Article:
Clean Down The Line

on June 14, 2011 at 8:15 AM

With all the recent talk in Washington of smart meters, transmission may be getting the short end of the stick.

But Clean Line Energy Partners, a Houston-based transmission company that specializes in high voltage direct current (HVDC) technology, which can be effective in transmitting intermittent power generated by renewable fuels, is trying to balance the equation. On Monday it announced that it would partner with Siemens on HVDC technology for the Iowa wind to Illinois Rock Island Clean Line transmission project.

The agreement is the first for the relatively new Clean Line. Following a separate Siemens announcement of an investment of over 30 million euros in Tendril, a smart grid data management technology operator, on Monday, Clean Line may find itself having to explain how it too is part of the electricity revolution.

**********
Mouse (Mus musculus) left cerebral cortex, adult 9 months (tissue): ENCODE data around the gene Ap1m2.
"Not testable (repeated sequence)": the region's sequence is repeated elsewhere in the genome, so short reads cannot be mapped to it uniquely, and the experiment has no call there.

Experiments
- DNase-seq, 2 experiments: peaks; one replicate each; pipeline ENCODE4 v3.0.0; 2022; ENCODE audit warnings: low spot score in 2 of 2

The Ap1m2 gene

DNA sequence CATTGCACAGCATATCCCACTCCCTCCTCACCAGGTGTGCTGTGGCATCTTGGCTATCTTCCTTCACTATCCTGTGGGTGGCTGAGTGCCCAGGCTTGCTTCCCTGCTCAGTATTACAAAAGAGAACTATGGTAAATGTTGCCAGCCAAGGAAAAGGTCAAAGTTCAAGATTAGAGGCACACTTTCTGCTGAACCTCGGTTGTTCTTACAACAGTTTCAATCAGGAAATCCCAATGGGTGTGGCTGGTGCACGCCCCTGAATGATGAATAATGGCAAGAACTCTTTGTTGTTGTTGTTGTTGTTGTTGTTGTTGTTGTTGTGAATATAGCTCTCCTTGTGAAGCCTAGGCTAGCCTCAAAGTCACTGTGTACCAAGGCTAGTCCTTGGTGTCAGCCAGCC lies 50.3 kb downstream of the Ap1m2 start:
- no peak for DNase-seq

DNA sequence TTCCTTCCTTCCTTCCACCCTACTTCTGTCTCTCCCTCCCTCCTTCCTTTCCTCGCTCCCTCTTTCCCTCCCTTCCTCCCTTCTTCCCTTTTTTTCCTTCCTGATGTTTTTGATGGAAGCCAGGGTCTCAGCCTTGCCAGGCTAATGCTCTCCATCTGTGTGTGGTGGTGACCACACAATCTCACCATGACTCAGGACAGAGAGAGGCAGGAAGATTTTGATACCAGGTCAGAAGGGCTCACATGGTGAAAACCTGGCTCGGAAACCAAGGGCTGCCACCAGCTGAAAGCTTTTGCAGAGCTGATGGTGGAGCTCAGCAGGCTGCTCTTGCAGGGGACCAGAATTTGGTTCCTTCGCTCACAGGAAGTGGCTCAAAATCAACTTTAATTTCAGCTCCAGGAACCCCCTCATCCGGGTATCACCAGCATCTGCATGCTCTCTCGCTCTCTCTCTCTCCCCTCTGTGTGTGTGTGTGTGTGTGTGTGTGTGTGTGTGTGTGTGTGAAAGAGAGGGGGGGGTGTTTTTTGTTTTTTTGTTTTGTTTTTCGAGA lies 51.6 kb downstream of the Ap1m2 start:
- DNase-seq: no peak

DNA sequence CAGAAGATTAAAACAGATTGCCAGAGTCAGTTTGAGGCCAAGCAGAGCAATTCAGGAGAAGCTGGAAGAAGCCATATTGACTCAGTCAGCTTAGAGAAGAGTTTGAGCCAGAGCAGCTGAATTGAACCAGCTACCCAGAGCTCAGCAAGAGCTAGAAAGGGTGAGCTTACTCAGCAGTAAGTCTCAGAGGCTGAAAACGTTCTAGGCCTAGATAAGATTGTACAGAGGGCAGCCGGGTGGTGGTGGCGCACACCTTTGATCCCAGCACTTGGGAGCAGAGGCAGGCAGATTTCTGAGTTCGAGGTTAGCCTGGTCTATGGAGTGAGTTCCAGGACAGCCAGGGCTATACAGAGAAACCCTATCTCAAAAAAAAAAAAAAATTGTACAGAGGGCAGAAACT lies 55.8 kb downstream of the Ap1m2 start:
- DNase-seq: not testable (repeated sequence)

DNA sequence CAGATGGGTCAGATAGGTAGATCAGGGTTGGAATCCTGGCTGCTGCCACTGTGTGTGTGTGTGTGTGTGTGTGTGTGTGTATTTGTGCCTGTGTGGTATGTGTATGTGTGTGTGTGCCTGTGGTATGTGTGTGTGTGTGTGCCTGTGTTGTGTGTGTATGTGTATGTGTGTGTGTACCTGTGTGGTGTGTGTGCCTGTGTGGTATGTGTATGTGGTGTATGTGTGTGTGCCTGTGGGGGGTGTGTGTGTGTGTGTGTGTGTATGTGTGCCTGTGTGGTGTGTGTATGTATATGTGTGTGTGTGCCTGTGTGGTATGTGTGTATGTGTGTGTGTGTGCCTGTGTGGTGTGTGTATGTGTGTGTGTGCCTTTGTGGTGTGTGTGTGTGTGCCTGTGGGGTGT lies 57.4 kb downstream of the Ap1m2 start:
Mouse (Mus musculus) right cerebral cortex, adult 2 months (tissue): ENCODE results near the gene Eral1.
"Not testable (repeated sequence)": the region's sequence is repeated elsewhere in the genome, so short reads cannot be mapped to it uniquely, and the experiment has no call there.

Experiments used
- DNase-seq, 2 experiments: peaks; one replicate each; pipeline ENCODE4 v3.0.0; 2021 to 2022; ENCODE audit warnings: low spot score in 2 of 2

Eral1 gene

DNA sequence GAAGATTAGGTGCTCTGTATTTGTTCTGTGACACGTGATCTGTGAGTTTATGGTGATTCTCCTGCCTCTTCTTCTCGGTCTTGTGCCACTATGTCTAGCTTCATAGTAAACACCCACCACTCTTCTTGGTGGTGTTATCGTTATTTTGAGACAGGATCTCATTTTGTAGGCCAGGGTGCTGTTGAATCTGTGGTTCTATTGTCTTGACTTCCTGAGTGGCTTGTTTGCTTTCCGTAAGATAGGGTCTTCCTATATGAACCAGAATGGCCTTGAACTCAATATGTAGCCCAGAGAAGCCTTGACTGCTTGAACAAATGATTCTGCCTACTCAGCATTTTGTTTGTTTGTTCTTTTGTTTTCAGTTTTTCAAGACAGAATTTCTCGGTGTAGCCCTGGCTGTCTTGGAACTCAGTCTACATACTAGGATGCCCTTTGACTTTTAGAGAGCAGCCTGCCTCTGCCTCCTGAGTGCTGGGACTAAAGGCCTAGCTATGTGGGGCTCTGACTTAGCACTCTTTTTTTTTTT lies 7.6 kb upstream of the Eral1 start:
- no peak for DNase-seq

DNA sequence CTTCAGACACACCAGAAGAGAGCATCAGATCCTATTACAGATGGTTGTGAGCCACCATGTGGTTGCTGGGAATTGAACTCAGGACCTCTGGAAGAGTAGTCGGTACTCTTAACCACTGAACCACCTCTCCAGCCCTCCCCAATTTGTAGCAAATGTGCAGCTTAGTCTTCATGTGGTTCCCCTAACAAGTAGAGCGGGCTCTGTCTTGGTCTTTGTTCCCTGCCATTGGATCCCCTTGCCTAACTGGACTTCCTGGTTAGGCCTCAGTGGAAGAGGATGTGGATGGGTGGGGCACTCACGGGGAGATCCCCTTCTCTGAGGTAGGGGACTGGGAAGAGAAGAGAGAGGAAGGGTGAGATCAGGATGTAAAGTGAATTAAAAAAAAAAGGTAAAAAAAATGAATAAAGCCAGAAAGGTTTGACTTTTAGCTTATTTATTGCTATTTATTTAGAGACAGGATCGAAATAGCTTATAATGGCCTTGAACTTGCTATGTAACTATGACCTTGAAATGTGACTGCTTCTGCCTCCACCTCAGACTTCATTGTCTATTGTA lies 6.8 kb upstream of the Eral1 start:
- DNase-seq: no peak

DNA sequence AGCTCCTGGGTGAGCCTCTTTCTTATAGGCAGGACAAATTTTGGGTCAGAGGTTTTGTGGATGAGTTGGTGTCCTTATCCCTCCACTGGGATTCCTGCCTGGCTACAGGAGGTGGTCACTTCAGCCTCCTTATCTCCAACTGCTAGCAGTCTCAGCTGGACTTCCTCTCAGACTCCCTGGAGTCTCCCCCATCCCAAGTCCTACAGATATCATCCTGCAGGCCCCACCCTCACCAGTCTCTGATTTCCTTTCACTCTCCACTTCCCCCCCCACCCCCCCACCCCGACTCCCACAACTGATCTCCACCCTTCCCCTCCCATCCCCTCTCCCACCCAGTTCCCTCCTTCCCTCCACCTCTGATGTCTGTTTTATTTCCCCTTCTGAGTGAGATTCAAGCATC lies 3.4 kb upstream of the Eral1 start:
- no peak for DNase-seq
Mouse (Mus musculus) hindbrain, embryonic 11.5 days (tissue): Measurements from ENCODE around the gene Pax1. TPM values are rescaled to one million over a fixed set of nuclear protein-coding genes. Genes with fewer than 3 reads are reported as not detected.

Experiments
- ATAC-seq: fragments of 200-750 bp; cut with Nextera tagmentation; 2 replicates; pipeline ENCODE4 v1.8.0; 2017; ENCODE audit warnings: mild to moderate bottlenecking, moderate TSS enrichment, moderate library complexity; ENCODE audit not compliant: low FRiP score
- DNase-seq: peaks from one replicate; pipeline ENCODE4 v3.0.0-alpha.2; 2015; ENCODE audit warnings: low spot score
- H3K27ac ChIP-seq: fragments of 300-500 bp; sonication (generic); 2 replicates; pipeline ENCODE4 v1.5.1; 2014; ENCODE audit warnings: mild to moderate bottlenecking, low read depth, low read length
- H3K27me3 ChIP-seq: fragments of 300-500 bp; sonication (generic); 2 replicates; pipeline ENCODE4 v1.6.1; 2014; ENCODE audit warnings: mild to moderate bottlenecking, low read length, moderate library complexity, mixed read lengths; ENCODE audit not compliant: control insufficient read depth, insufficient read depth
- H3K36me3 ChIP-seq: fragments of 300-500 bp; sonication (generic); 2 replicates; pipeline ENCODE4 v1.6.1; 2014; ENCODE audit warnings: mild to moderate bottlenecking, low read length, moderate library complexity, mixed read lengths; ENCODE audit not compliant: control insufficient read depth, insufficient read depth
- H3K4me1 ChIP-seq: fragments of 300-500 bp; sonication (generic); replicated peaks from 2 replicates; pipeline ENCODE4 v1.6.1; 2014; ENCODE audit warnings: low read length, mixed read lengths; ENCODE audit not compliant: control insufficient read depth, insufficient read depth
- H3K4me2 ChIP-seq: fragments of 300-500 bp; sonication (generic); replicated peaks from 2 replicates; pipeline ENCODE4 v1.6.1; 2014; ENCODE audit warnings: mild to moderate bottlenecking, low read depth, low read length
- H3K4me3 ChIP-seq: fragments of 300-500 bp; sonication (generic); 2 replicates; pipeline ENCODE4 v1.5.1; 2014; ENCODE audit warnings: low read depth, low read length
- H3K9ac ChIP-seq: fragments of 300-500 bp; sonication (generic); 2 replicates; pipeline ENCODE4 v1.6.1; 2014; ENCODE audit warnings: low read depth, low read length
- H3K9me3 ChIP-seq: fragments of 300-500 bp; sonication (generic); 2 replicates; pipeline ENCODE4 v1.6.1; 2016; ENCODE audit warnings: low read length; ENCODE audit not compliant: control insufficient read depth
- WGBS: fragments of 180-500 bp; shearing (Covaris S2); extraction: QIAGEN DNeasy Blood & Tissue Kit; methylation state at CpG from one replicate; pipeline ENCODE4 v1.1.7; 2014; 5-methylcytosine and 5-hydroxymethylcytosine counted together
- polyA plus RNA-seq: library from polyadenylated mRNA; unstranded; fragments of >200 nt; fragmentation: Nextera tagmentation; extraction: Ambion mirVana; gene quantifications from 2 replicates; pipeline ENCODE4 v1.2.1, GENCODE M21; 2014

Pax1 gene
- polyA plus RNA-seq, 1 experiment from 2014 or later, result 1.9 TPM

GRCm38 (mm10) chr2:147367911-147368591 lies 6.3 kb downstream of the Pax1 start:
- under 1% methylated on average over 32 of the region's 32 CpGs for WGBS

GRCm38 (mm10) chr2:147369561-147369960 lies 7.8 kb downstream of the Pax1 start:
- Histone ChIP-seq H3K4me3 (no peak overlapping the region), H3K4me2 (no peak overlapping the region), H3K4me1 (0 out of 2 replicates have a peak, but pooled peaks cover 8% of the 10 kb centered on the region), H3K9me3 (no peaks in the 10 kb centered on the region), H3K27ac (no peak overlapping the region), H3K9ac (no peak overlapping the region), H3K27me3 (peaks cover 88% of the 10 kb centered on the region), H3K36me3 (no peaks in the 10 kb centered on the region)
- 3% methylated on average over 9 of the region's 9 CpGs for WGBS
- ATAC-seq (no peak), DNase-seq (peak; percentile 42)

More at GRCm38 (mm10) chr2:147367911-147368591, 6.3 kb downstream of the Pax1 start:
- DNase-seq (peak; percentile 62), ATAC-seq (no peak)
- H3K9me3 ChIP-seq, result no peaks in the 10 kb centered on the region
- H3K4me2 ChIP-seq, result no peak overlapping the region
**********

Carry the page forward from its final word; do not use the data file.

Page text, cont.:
Getting HVDC Religion

“We and Siemens are big believers in HVDC equipment being an important part of the solution to integrating renewable energy because it’s the most efficient way to move electricity a long distance,” Michael Skelly, president of Clean Line Energy Partners told Breaking Energy.

“Illinois is an energy hub and we know that no matter what our electricity solutions will look like in the future, they will need to be transported on a grid, said Doug Whitley, president and CEO of the Illinois Chamber of Commerce. “This is an important step in getting more alternative energy to our state.”

The Rock Island Clean Line consists of approximately 500 miles of overhead HVDC transmission lines that would deliver 3,500 MW of wind power, enough to power 1.4 million homes, from Iowa, Minnesota, Nebraska and South Dakota to Chicago and other energy consumers in in Illinois. It is one of four such HDVC transmission projects currently in the works by Clean Line.

In its statement announcing the partnership with Siemens, Clean Line said that the Rock Island transmission project would allow for an additional $7 billion of investments in wind power that would not have otherwise been constructed.

“Projects like the Rock Island Clean Line will provide the upgrades needed to the US transmission grid while providing lasting economic and environmental benefits to the region,” said David Pacyna, President of Siemens’ North American Transmission Business.